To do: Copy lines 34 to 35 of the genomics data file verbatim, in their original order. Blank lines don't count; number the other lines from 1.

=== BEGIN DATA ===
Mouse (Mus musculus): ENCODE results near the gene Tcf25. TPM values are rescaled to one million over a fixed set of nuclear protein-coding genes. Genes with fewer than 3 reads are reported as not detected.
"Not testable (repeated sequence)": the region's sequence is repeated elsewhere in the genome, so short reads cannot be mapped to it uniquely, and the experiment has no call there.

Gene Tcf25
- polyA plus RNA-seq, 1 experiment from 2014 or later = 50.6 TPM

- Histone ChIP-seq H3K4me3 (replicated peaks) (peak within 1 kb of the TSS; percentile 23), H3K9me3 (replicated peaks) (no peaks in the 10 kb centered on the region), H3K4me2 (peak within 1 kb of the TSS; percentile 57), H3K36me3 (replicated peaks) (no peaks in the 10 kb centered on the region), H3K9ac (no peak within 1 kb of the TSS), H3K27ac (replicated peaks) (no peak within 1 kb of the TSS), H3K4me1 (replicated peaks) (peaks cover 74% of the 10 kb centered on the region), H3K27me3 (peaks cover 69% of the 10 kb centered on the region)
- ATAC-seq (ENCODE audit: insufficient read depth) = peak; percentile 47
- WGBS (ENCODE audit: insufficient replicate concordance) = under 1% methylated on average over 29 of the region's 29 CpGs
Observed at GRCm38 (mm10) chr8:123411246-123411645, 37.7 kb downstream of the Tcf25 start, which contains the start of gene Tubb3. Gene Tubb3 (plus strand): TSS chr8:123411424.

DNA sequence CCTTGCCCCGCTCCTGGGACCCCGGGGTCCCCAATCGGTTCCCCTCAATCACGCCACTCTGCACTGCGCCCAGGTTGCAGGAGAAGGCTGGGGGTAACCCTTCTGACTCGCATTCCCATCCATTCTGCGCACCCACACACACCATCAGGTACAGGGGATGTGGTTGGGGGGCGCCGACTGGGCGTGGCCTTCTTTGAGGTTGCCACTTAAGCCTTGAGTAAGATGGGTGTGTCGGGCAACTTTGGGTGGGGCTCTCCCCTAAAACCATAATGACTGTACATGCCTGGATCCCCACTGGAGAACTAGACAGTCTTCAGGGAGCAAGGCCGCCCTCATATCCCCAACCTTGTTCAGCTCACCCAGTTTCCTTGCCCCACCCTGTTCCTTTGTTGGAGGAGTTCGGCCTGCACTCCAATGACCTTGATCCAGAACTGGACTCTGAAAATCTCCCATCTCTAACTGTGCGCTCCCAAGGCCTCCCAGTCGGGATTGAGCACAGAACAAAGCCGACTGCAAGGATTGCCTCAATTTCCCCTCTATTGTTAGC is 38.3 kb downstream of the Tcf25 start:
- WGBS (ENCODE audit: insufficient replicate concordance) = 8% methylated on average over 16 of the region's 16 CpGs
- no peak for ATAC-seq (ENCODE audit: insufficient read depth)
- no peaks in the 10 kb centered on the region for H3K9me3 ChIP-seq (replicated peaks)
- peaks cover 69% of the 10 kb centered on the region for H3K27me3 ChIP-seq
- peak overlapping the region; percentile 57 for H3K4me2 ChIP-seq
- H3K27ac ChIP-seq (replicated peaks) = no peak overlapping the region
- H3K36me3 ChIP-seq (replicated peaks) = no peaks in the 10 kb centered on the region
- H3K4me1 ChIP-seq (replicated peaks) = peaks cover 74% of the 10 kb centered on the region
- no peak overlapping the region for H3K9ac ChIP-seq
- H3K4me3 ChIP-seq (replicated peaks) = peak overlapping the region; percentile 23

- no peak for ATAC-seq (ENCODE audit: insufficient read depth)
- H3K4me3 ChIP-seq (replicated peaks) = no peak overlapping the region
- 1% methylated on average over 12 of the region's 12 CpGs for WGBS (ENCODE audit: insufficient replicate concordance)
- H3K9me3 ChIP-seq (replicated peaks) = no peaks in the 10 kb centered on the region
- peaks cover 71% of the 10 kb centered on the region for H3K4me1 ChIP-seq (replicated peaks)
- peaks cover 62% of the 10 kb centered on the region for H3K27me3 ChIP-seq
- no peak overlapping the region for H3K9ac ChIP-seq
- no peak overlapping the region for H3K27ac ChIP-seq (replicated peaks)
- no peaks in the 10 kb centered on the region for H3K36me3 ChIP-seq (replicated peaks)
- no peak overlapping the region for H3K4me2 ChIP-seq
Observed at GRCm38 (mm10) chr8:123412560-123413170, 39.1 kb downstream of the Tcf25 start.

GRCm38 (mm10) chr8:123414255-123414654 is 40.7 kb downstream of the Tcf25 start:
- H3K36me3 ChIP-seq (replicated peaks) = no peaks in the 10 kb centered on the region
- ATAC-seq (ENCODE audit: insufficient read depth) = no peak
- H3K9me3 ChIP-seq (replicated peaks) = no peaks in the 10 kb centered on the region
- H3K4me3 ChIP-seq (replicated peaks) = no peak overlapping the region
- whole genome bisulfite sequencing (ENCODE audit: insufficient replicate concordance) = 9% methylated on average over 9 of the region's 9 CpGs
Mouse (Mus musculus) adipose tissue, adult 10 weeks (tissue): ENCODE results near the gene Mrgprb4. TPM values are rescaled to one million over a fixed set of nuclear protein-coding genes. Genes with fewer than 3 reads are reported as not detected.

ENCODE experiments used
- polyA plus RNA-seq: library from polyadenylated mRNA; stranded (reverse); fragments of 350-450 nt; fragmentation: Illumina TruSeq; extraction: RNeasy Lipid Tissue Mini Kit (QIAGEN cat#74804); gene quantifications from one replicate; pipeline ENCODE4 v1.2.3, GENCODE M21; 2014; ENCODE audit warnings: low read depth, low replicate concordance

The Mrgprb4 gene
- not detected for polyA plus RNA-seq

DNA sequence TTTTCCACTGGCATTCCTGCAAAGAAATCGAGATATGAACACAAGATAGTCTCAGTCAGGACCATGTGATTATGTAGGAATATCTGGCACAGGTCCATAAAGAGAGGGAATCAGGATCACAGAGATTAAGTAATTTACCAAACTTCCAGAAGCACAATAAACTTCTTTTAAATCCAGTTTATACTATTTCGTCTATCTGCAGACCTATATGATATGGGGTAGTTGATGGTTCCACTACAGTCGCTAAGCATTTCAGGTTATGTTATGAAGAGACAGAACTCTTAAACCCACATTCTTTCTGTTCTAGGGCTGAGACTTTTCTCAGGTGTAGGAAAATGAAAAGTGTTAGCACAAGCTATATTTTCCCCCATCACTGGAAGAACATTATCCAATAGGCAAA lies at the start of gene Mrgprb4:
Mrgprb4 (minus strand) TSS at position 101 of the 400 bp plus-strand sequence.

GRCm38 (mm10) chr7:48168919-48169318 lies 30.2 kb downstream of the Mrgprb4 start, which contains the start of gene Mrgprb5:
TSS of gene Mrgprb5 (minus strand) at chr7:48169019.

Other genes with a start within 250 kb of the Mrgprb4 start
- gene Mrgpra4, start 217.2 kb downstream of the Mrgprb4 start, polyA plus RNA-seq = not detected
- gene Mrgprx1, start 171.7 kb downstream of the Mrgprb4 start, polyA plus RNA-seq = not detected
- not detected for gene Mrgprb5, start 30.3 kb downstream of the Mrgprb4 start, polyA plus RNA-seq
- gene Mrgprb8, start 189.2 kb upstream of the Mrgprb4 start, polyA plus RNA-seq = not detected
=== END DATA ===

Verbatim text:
- H3K9me3 ChIP-seq (replicated peaks) = no peaks in the 10 kb centered on the region
- H3K4me3 ChIP-seq (replicated peaks) = no peak overlapping the region